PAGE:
wherein the optical element is configured to direct more than half of the light that is transmitted from the light source to the detector, and to direct less than half of the light that is reflected by the detector back to the light source.
15. The light transmission system of claim 14 wherein the optical element is configured to produce an annular light pattern on the detector.
16. The light transmission system of claim 14 wherein said optical element has a focal point that is in front of the detector.
17. The light transmission system of claim 14 wherein said optical element has a focal point that is behind the detector.
18. The light transmission system of claim 14 wherein said optical element comprises a lens that is shaped to produce an annular light pattern on the detector.
19. The light transmission system of claim 18 wherein the lens has a plano-convex shape.
20. The light transmission system of claim 14 wherein said light source includes an optical fiber.
21. The light transmission system of claim 14 wherein said light source includes a laser.
22. The light transmission system of claim 14 wherein said light source includes a Light Emitting Diode (LED).
23. A method for providing light from a light source to a detector, the method comprising:
providing light from a light source; and
directing light from the light source to the detector such that light that is reflected by detector is not substantially coupled back to the light source.
24. The method of claim 23 wherein the directing step directs light from the light source and produces a light pattern on the detector that has a substantially reduced light intensity near the center of the light pattern.
25. The method of claim 24 wherein the directing step directs light from the light source and produces an annular shaped light pattern on the detector.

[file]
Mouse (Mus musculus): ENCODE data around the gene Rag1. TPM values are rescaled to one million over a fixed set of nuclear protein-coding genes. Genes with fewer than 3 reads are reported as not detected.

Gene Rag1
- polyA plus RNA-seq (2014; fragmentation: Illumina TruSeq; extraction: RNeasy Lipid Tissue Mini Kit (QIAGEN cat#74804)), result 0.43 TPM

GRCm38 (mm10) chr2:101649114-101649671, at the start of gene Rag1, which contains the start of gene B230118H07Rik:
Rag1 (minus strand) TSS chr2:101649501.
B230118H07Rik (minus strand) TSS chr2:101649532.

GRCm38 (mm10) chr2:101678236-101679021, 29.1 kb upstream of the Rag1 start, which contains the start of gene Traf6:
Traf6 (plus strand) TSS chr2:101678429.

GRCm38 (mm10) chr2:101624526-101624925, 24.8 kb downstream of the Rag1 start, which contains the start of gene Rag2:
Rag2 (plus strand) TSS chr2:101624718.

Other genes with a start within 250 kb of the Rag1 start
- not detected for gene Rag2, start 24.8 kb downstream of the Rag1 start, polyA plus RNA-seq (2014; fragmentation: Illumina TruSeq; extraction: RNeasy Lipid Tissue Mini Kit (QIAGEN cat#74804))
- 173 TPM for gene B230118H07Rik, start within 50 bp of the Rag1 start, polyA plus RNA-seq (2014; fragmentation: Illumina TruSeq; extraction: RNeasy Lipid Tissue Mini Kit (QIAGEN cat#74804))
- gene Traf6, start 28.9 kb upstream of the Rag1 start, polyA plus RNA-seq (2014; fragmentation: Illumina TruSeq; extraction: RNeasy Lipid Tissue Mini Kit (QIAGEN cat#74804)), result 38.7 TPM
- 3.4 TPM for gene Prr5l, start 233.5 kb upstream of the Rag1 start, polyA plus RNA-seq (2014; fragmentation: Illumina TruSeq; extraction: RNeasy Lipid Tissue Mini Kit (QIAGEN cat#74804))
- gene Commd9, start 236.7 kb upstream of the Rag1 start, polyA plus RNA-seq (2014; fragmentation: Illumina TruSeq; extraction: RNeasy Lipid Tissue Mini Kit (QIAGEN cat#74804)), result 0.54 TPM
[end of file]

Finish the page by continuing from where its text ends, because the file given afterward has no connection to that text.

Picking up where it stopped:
26. The method of claim 23 wherein the directing step directs light from the light source to a focal point that is located in front of the detector.
27. The method of claim 23 wherein the directing step directs light from the light source to a focal point that is located behind the detector.
Description

[0001] This application is a continuation-in-part of U.S. Ser. No. 10/610,256, filed Jun. 30, 2003, entitled “A High Speed Optical System”, the entire contents of which are herein incorporated by reference.

BACKGROUND

[0002] The present invention relates to optical systems for delivering light from a light source to a destination such as a detector, and more particularly, to such systems that are adapted to reduce back reflection from the destination back to the light source.

[0003] Optical technology is used in a wide variety of fields including telecommunications, computers, and medical fields. In many applications, a light guide—such as an optical fiber—is used to deliver a light signal from a light source to a light detector. An important consideration in many of these systems is the optical coupling performance between the light source, the optical fiber, and the light detector. In many cases, the optical fiber is simply “butt-coupled” to the light source and/or light detector. While this may be adequate for some applications, it has been found that in some cases, some of the light that is delivered to the light detector is reflected by the light detector back into the optical fiber, and in some cases, back into the light source. Such back reflection can in some cases create significant noise. For example, it has been found that such back reflections can create optical feedback in some light sources, which can produce increased jitter and increased Reflective Intensity Noise (RIN). Back reflections can also cause interferometric noise in some light sources by converting some light source phase noise into light source intensity noise. For optical communications systems, this can result in increased bit error rates (BER), and reduced performance. For other applications, such as computer and medical applications, this noise can result in reduced system performance and/or reduced reliability.

SUMMARY